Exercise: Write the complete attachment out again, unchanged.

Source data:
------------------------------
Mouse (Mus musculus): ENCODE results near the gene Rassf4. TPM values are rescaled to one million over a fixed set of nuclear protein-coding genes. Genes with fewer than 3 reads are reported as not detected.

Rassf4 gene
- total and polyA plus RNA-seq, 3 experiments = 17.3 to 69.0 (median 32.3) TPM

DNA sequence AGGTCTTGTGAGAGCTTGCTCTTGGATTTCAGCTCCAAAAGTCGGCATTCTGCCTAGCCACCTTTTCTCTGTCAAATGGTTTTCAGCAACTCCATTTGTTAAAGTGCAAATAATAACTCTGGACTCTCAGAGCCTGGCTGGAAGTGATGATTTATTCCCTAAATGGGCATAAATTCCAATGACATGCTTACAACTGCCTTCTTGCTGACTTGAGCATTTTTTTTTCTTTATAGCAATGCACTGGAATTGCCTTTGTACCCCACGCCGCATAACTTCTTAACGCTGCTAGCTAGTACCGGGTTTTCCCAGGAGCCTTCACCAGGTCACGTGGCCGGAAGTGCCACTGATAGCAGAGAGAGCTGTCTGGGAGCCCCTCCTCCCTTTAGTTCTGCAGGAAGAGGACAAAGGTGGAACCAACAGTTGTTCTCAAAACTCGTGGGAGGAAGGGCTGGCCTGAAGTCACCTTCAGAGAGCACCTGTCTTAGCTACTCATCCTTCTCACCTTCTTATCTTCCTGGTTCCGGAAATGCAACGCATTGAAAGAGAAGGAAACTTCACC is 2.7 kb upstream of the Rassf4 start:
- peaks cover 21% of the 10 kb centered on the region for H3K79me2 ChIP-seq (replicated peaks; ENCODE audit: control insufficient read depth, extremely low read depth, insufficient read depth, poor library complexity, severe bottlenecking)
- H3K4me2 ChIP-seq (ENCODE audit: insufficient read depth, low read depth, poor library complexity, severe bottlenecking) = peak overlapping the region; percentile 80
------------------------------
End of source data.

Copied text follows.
Mouse (Mus musculus): ENCODE results near the gene Rassf4. TPM values are rescaled to one million over a fixed set of nuclear protein-coding genes. Genes with fewer than 3 reads are reported as not detected.

Rassf4 gene
- total and polyA plus RNA-seq, 3 experiments = 17.3 to 69.0 (median 32.3) TPM

DNA sequence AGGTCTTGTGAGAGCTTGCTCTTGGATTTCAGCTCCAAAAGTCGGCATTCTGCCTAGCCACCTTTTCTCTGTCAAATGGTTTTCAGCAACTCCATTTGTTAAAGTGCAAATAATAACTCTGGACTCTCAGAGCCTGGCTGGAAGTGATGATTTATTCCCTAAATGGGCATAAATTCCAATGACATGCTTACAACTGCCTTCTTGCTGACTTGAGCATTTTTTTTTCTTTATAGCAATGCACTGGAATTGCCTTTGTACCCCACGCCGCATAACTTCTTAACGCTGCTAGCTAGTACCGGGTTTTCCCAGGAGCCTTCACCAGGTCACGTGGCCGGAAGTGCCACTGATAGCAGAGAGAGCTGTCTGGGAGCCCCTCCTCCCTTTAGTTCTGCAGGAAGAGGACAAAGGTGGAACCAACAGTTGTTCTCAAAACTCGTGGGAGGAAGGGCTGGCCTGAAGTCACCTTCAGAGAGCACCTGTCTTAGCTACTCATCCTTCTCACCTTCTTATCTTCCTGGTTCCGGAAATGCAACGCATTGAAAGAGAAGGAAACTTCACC is 2.7 kb upstream of the Rassf4 start:
- peaks cover 21% of the 10 kb centered on the region for H3K79me2 ChIP-seq (replicated peaks; ENCODE audit: control insufficient read depth, extremely low read depth, insufficient read depth, poor library complexity, severe bottlenecking)
- H3K4me2 ChIP-seq (ENCODE audit: insufficient read depth, low read depth, poor library complexity, severe bottlenecking) = peak overlapping the region; percentile 80